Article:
‘Safety first’ is a common mantra. But when it comes to the implementation of healthcare technology, safety may not get as much attention as other, important, factors such as productivity or effectiveness.
To try and safety more prominence, the Health and Social Care Information Centre has developed two sets of standards – ISB 0160 and ISB 0129 – which were approved at the beginning of 2013.
The former provides a set of requirements to promote and ensure the effective application of clinical risk management by healthcare organisations deploying an IT system in the NHS.
The latter is applicable to companies that manufacture and maintain health IT systems. Both documents also require the appointment of a responsible clinical safety officer at the relevant organisation.
Stand by your standards
Maureen Baker, who was clinical director of patient safety at the HSCIC when the standards were developed, told Digital Health News at the time that the idea was to try and learn from other, safety critical industries.
She argued industries such as aviation already had extensive safety management systems in place, and well-understood mechanisms for designing out (or at least mitigating the risk of) human error.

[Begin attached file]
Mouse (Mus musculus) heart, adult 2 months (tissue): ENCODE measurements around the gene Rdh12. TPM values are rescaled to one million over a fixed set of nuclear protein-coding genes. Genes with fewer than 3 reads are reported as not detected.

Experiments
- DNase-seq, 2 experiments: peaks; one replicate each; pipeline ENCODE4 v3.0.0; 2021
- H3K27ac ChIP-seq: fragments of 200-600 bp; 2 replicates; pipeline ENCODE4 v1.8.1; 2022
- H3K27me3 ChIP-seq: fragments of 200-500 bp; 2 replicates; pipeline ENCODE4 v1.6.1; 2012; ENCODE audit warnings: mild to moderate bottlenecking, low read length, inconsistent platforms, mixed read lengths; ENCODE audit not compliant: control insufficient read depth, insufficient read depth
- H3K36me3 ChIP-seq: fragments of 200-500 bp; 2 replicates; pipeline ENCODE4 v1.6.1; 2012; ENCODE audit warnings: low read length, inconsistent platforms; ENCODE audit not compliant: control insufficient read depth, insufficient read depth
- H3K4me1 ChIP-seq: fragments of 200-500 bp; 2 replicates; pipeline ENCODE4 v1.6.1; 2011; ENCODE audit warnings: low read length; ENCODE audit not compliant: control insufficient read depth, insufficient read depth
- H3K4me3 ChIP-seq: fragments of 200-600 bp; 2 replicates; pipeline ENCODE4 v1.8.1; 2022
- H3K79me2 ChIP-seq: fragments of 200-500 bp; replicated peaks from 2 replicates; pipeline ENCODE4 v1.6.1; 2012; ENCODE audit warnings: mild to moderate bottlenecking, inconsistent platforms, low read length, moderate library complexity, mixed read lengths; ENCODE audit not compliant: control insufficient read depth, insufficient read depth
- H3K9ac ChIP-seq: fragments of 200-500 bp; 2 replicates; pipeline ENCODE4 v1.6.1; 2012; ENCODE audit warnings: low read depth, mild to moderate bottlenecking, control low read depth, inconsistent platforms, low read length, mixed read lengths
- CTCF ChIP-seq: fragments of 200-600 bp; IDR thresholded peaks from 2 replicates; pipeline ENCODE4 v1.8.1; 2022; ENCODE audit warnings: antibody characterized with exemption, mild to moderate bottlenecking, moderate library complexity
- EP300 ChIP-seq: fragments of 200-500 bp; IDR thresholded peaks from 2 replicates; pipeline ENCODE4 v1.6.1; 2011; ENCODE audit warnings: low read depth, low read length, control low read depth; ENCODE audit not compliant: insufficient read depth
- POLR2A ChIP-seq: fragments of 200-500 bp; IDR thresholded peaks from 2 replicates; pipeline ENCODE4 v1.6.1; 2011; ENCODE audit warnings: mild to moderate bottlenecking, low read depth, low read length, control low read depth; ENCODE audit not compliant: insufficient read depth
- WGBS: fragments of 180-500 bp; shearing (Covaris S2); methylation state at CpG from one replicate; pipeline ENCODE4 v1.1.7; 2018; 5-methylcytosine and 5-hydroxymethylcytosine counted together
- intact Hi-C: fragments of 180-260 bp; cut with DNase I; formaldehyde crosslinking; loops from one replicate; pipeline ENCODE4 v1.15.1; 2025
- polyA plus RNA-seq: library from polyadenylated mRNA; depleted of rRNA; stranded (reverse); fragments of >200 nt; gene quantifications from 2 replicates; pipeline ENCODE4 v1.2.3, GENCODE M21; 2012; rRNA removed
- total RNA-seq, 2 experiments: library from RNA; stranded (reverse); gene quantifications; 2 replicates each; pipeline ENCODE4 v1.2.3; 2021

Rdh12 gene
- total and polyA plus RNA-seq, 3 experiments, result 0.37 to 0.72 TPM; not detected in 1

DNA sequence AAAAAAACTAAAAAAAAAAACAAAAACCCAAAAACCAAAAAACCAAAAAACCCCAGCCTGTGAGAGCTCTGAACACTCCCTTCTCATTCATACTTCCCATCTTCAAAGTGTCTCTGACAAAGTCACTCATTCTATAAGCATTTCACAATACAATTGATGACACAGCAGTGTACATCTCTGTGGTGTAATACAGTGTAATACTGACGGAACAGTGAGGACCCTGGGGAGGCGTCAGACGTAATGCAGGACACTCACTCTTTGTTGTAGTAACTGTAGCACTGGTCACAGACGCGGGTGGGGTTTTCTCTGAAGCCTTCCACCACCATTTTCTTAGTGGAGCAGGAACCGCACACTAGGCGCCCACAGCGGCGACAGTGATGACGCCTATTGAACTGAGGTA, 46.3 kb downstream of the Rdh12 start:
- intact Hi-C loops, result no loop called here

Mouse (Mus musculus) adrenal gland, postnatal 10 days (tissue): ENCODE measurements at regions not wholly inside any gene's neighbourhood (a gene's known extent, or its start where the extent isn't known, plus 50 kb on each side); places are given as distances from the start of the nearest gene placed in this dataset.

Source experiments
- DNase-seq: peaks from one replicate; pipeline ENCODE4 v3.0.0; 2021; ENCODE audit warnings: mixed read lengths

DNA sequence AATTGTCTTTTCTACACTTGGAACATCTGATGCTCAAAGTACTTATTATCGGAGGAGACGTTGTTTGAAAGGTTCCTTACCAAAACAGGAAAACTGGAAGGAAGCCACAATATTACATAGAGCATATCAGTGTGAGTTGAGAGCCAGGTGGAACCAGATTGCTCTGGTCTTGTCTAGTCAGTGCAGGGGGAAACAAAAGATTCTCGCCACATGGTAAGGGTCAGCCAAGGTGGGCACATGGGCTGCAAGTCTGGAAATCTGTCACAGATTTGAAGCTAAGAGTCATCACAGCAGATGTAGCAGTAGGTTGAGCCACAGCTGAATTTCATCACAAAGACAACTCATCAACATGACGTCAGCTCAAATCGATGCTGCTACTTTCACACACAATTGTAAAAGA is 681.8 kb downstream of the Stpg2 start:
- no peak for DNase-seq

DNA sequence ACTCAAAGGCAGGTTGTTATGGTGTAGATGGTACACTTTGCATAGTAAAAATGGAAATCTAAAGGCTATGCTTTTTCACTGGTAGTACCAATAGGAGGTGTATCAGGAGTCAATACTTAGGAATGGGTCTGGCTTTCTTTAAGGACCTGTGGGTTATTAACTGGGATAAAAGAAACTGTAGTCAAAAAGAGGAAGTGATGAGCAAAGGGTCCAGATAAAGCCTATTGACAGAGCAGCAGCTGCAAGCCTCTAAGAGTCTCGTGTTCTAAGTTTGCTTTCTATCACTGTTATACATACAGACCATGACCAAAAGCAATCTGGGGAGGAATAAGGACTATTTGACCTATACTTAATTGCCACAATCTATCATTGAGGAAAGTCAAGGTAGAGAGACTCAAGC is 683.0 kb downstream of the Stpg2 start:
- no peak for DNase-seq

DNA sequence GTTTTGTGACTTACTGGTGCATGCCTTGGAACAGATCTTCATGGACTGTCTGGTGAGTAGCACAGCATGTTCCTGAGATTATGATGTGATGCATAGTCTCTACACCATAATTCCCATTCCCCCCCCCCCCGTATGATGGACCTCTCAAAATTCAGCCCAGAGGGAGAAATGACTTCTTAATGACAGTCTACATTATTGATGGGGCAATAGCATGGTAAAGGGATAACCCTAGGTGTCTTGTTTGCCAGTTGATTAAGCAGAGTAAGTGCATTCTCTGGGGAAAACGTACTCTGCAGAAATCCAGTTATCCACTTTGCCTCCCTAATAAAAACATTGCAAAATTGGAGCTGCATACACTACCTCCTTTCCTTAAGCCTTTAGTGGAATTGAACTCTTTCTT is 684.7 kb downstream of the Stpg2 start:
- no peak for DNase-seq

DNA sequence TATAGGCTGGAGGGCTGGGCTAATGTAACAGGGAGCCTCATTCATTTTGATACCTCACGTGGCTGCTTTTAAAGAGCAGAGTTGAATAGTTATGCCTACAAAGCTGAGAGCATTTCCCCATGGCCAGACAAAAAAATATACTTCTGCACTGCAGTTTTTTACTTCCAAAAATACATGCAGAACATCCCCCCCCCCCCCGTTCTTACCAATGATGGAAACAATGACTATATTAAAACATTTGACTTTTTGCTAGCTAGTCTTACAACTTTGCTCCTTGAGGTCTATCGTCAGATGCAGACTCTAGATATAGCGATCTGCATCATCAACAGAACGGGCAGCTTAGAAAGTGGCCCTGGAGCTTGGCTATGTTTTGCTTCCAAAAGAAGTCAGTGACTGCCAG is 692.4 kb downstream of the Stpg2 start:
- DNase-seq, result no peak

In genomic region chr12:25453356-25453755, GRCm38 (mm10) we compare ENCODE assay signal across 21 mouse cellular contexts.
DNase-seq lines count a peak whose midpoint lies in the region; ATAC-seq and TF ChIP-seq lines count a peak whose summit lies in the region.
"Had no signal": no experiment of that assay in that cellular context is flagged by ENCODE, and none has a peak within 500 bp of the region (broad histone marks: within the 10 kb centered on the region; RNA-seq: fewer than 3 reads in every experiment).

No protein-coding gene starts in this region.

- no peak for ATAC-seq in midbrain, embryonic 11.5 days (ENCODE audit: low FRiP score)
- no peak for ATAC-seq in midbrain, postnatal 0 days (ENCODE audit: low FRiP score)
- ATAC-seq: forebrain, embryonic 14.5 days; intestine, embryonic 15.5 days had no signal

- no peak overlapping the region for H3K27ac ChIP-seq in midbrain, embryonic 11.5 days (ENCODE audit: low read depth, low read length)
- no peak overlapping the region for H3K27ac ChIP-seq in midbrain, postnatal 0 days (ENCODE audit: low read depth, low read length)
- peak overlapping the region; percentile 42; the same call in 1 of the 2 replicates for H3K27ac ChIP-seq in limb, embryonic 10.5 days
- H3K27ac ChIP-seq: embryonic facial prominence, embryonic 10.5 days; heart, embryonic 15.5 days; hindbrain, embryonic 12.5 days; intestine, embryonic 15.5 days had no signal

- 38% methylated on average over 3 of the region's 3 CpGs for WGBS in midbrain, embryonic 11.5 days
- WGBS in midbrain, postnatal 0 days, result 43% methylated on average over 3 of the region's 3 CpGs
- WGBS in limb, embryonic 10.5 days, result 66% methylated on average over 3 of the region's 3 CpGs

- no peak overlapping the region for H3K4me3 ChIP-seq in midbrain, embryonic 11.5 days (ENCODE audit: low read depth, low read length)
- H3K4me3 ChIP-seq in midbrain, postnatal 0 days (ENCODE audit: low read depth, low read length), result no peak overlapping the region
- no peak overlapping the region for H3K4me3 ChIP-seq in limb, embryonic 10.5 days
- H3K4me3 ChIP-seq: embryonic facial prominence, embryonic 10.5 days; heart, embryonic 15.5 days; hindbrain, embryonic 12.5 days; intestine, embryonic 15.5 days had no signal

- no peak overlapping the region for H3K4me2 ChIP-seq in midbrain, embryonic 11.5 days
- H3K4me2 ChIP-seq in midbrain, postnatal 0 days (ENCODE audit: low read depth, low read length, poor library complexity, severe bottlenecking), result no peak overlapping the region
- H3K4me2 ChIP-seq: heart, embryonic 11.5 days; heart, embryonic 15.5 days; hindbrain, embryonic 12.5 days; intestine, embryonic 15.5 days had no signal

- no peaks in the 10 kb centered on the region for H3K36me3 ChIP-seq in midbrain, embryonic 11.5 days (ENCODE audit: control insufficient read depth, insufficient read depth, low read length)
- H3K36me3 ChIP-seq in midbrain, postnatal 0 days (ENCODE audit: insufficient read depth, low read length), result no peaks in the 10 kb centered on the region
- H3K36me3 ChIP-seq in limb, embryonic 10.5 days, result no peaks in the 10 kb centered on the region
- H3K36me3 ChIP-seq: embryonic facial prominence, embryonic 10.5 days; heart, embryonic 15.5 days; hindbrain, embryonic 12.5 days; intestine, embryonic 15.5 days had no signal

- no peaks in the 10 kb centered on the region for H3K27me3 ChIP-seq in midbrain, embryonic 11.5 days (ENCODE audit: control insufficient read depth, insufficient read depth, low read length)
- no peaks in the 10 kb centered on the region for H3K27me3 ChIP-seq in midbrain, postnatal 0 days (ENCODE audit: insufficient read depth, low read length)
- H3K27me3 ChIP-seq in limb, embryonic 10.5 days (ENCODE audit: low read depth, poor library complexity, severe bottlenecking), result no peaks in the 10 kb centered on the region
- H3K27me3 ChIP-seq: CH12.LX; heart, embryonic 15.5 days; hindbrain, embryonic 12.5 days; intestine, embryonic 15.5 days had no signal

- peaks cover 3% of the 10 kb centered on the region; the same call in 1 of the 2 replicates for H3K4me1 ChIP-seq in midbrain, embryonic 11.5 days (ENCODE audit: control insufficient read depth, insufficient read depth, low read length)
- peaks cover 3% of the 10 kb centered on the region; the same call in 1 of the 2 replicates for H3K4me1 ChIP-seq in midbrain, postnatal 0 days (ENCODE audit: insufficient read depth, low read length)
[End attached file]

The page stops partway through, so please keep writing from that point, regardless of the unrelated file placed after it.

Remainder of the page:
“We need to start thinking more critically about when things go wrong,” she said. “We need to think about stopping things from going wrong in the first place.”
Baker, who is currently chair of the Royal College of General Practitioners, added that when she asked engineers how to design in safety, the first thing they did was to ask for the relevant standards; and the cases in which they would be applied.
When it came to healthcare IT systems, these were effectively missing. Hence ISB 0160 and ISB 0129. However, a clinical safety officer’s workshop organised by Digital Health Networks at EHI Live in Birmingham, suggested they are struggling to gain traction.
Cambridge University Hospitals NHS Foundation Trust had one of the most high profile go-lives of an electronic patient record in recent history when it became the first UK site to go live with Epic in 2014.